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Toyota Discusses Fleet Strategy for Fuel Cell Vehicle

November 26, 2014

The Toyota Mirai uses large air intakes that blend oxygen with hydrogen fuel to power the vehicle. Photo by Paul Clinton.
The Toyota Mirai uses large air intakes that blend oxygen with hydrogen fuel to power the vehicle. Photo by Paul Clinton.

Toyota has begun discussing its 2016 Mirai fuel cell vehicle with fleet customers, and will roll out a strategy to place the vehicle in the hands of commercial and government fleet users in 2015.

Toyota's Mirai will go on sale in Japan in late 2014, followed by Europe and then the U.S. in the fall of 2015. The vehicle will also be sold in the northeastern U.S. in 2016. The vehicle will carry a retail price of $57,500, and will also be offered on a lease priced at $499 per month, the automaker has announced.

“The Mirai’s game-changing technology could fit into commercial or government fleets with centralized fueling and seeking to send a green message to their communities or customers,” said Mark Oldenburg, Toyota’s national fleet marketing, mobility and strategic planning manager.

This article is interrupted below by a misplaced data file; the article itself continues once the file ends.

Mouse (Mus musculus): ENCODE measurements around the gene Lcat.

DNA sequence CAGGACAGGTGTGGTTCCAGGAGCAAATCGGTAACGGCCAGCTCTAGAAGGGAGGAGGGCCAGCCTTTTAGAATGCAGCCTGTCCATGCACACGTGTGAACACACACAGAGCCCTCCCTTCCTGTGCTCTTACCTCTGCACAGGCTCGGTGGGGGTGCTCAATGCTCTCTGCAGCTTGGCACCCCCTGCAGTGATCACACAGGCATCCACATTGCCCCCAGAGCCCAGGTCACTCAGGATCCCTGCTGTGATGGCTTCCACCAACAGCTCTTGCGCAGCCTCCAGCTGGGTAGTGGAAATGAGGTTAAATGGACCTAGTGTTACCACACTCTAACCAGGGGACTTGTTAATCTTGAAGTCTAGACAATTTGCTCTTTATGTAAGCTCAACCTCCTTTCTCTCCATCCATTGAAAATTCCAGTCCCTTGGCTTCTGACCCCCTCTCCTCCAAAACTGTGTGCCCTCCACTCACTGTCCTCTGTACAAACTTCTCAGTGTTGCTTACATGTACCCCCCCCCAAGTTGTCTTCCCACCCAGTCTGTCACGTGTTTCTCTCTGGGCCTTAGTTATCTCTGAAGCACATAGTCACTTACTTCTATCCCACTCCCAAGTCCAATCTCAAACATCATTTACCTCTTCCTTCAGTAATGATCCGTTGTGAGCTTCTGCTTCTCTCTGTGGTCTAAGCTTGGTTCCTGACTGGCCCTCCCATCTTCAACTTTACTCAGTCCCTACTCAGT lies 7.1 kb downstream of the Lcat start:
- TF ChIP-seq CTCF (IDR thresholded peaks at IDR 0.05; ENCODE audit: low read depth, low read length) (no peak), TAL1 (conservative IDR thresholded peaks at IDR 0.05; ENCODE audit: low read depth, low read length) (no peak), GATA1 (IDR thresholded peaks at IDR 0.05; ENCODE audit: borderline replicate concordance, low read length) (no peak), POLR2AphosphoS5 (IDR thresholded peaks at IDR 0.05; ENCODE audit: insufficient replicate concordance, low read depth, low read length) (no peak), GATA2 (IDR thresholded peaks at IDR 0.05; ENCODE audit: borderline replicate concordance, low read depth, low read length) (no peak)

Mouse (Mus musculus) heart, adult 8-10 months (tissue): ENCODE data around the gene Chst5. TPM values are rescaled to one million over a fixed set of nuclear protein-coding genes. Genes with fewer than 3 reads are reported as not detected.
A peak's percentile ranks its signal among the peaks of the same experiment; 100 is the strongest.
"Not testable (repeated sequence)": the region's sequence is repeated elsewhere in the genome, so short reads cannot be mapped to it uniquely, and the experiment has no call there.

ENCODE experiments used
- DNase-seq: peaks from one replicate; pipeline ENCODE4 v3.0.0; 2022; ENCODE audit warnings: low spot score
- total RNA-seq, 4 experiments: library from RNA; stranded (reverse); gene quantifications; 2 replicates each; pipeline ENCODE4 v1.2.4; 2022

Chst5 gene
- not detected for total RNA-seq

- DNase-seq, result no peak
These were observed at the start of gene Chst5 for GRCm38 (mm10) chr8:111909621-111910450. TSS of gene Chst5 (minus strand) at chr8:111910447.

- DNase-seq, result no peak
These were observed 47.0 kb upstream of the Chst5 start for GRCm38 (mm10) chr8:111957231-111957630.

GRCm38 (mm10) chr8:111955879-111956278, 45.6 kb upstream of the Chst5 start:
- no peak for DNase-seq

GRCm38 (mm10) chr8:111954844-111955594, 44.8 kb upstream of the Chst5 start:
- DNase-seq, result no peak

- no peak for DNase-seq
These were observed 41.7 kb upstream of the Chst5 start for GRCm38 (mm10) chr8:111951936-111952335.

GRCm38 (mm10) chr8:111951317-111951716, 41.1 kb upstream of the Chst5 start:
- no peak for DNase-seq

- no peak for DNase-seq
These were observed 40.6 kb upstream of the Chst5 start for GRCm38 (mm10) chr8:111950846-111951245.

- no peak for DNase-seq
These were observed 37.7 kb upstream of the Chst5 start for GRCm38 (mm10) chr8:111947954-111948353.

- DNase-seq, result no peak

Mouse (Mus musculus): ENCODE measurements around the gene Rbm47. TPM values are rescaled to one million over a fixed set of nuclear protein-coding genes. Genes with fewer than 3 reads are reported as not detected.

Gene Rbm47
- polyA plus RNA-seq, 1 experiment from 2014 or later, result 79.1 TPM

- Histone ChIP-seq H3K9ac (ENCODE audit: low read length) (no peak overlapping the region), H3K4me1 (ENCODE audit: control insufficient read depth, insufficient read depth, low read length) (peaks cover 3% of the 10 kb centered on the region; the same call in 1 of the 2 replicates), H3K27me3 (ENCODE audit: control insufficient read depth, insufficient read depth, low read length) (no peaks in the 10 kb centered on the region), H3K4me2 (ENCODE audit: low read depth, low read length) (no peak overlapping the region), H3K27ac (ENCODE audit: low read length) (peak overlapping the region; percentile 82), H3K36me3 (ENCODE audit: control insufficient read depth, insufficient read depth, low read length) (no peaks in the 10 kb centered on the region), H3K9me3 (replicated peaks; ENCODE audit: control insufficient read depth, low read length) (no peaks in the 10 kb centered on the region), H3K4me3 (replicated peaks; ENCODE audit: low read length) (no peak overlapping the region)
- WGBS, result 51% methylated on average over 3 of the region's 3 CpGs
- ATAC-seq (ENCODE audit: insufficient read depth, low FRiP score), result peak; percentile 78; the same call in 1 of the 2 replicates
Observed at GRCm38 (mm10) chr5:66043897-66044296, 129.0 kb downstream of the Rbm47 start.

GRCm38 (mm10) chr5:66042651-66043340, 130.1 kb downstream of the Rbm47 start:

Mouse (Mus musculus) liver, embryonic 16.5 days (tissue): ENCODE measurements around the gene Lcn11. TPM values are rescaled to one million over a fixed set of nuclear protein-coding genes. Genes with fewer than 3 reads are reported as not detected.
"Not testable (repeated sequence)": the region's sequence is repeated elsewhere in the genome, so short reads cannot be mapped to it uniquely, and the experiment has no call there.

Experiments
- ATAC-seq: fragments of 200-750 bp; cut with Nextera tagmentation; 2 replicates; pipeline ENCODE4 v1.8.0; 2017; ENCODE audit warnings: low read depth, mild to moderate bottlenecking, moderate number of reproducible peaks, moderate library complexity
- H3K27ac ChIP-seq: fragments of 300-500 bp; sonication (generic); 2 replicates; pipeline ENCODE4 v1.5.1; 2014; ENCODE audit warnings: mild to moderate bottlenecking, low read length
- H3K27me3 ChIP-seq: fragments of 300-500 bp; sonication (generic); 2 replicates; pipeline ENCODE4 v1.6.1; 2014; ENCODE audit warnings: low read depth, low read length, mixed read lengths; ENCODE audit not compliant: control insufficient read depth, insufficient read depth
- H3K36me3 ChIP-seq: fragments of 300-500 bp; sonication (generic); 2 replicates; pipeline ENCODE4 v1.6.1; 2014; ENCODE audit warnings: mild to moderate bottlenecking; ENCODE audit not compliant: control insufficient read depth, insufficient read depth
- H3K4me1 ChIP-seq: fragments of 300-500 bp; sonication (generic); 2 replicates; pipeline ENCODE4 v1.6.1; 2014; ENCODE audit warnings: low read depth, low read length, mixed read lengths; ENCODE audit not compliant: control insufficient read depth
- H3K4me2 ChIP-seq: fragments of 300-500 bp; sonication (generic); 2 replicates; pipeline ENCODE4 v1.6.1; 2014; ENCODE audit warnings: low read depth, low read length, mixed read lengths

Toyota has already hosted several events with commercial fleets about the vehicle, Oldenburg said.

"We've has several events with commercial customers and we've had extremely positive feedback," he told a group of editors with Automotive Fleet and Government Fleet magazines. "It's geared toward commercial accounts that have a strong green message, who want to make an environmental statement."

Toyota plans to place demo Mirai vehicles in the hands of potential fleet users in 2015 and will bring the Mirai to its annual Toyota Fleet Executive Business meeting each June at th Ritz Carlton Laguna Niguel in southern California. Fleet attendees will be able to test-drive the vehicle.

The Mirai will help Toyota comply with zero-emission vehicle mandates in California as well as New York, Massachusetts, Connecticut, and Rhode Island. The vehicle should fall into the category of "compliance car" to help Toyota meet these requirements.

Calfornia has begun building out hydrogen fueling infrastructure, after the state's energy commission approved $200 million for new fuel stations. Honda has said it will also sell a hydrogen fuel-cell vehicle in the U.S. That vehicle has been delayed to 2016.

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  1. 1. Nicholas Littlejohn [ November 26, 2014 @ 11:57AM ]

    I'm hoping smart drivers and fleets will only use renewable hydrogen, otherwise these cars are connected to dirty gas fracking.

    Check out the Gasland films to see why this is a big issue.

 

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